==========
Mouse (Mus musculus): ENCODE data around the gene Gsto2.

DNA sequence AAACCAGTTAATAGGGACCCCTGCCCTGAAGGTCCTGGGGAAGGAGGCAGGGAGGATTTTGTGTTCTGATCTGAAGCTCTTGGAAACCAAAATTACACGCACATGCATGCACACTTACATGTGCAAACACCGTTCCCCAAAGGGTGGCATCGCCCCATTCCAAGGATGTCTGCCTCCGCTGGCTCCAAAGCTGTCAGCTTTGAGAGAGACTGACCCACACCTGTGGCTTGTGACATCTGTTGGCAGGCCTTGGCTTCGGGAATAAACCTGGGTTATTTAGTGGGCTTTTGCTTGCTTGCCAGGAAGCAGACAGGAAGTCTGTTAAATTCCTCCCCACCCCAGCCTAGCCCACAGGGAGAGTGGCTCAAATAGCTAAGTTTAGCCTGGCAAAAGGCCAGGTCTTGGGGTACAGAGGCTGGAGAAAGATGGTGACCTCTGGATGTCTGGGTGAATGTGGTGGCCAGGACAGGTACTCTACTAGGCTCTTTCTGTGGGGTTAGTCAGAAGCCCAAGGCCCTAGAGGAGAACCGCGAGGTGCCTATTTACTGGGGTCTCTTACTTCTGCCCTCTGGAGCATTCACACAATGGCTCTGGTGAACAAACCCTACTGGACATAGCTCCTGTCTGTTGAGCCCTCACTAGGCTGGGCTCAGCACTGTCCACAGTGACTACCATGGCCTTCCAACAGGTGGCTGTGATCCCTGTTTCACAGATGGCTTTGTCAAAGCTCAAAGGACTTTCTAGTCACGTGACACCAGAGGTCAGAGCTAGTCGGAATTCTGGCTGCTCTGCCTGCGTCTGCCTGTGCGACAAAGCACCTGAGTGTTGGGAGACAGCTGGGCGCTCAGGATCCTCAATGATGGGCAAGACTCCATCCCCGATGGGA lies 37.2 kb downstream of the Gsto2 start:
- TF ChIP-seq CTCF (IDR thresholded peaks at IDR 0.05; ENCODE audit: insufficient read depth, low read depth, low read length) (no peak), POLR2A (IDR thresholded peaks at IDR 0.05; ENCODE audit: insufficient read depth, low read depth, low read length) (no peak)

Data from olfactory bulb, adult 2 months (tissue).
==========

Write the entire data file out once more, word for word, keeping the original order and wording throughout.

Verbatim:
Mouse (Mus musculus): ENCODE data around the gene Gsto2.

DNA sequence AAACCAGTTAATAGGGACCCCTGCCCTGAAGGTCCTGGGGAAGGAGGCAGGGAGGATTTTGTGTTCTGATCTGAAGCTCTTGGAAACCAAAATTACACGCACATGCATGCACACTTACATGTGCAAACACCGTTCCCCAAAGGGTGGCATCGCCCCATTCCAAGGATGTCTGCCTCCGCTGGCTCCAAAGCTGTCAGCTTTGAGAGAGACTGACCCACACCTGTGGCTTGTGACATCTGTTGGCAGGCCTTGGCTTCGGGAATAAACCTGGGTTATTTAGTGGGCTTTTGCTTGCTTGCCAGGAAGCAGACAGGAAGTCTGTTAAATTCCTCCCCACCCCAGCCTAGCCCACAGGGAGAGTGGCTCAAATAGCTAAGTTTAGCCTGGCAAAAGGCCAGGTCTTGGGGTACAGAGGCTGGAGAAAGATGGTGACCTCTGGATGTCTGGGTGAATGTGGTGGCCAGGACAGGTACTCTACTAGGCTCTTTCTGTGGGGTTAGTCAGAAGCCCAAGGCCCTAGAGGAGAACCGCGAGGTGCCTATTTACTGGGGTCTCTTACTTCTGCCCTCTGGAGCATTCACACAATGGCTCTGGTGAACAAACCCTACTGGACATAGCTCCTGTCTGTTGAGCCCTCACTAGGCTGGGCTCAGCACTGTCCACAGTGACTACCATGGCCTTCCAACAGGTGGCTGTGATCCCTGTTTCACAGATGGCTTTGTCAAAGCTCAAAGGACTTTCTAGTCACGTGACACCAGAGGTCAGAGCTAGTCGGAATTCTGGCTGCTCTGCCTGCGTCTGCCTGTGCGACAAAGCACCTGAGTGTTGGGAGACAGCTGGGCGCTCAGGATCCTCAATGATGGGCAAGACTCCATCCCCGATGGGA lies 37.2 kb downstream of the Gsto2 start:
- TF ChIP-seq CTCF (IDR thresholded peaks at IDR 0.05; ENCODE audit: insufficient read depth, low read depth, low read length) (no peak), POLR2A (IDR thresholded peaks at IDR 0.05; ENCODE audit: insufficient read depth, low read depth, low read length) (no peak)

Data from olfactory bulb, adult 2 months (tissue).